Not to make light of other people’s grief this past year—many lost their lives, some tragically and senselessly: At year’s start, I held Tita Nini’s hand and asked her to hang on for the launch of my new magazine and to see Derek come back from Dubai. Tita Nini, Derek’s mom, who made the corned beef sandwiches my daughter now asks me to make, who could still crack jokes, Ungas-style (may pinagmanahan!), even while she lay aching in her hospital bed. How I wish I had more time to know her more and better, be to her what I failed at many years ago, a good and dependable “daughter-in-law”. Nonoy Tan, a good friend to many and who carried on the tradition of The Oarhouse. He passed away after Ondoy had left Manila broken and weeping, and took with him the current hope that that pub, second home to many, would ever be the same again. Michael Jackson? Farrah Fawcett? Fallen icons of my youth. But all good things must come to pass. As Je did.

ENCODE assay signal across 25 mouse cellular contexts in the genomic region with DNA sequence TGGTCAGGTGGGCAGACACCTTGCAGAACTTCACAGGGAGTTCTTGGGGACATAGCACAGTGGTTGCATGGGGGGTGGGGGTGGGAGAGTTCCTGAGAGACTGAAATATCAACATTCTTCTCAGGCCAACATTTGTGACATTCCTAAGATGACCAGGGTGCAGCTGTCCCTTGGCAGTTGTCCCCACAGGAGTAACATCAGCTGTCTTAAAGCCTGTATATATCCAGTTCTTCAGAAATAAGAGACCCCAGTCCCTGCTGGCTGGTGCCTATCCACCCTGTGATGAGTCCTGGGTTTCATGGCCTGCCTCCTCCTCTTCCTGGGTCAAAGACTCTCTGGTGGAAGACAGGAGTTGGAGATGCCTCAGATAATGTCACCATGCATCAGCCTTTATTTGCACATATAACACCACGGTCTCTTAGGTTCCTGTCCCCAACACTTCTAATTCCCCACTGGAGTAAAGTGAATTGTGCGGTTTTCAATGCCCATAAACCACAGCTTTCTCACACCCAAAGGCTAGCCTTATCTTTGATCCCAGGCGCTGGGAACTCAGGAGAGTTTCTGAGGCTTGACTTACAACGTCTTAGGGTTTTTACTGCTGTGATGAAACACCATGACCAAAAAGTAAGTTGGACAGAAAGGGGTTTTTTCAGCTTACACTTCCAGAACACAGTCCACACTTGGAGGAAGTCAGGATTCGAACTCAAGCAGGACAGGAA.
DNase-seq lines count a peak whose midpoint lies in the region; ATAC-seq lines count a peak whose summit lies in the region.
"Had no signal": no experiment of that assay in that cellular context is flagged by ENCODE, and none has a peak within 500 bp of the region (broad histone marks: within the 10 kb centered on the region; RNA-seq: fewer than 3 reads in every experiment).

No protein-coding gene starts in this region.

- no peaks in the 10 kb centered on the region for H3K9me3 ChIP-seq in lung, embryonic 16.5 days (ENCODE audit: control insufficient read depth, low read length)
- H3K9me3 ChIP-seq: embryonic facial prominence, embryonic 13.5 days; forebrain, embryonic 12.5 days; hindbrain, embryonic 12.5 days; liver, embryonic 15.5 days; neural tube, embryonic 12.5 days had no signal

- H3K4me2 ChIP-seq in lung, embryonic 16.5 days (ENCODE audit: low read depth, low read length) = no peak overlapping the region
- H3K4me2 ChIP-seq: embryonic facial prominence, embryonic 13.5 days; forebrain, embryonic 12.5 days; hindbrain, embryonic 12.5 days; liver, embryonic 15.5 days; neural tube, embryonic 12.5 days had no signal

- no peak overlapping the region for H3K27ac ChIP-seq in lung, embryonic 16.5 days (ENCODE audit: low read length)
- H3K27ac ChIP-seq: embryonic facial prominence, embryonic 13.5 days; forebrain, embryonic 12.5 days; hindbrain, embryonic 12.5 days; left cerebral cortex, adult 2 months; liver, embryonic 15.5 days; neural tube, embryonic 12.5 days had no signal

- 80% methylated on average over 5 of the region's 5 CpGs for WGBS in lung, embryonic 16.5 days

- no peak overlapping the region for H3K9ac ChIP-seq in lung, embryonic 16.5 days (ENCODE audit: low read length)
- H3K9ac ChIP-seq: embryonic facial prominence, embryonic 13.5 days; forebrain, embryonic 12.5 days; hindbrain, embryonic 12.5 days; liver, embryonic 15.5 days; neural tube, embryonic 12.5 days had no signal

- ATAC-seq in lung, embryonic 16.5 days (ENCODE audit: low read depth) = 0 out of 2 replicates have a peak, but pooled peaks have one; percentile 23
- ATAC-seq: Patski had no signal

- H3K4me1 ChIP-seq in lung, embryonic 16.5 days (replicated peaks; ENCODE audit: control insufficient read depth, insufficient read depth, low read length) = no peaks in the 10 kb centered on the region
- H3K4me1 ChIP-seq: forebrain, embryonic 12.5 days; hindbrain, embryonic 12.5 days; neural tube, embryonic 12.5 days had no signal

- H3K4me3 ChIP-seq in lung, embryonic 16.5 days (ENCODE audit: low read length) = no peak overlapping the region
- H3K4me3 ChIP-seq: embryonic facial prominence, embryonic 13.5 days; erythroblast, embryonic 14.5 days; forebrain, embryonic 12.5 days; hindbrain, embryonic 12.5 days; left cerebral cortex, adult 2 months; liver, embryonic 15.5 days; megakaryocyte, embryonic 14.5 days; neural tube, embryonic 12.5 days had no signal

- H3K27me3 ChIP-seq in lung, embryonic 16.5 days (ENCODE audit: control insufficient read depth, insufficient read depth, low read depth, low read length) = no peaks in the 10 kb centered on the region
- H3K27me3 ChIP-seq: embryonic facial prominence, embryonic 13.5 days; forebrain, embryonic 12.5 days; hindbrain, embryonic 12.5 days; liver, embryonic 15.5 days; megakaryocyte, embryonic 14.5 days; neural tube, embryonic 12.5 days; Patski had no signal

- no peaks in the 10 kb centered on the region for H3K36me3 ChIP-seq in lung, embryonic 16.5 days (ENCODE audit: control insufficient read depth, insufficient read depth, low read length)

I was in Dubai on assignment and visiting Derek when it happened. He texted me saying he was in the ICU for a heart attack. Heart attack? Fuck, he didn’t even know it was a heart attack. He came in for a check-up, and was asked to come back just as he was driving away. We bantered back and forth about holding a party on the rooftop of my new apartment. “Gawa tayo ng health shakes!” we yelled back and forth, via SMS. “Imbes na Red Horse at Tanduay, blended apple at melon na!” And then: “O sya, mahal ang roaming, leche ka. Kitakits nalang pag uwi ko.” Just as well; he had to hide the phone, too. Mobile phones weren’t allowed in the ICU.

The following evening, a little past midnight in Manila, I received an SMS from Gigi. You all know what she said. I don’t need to type it down.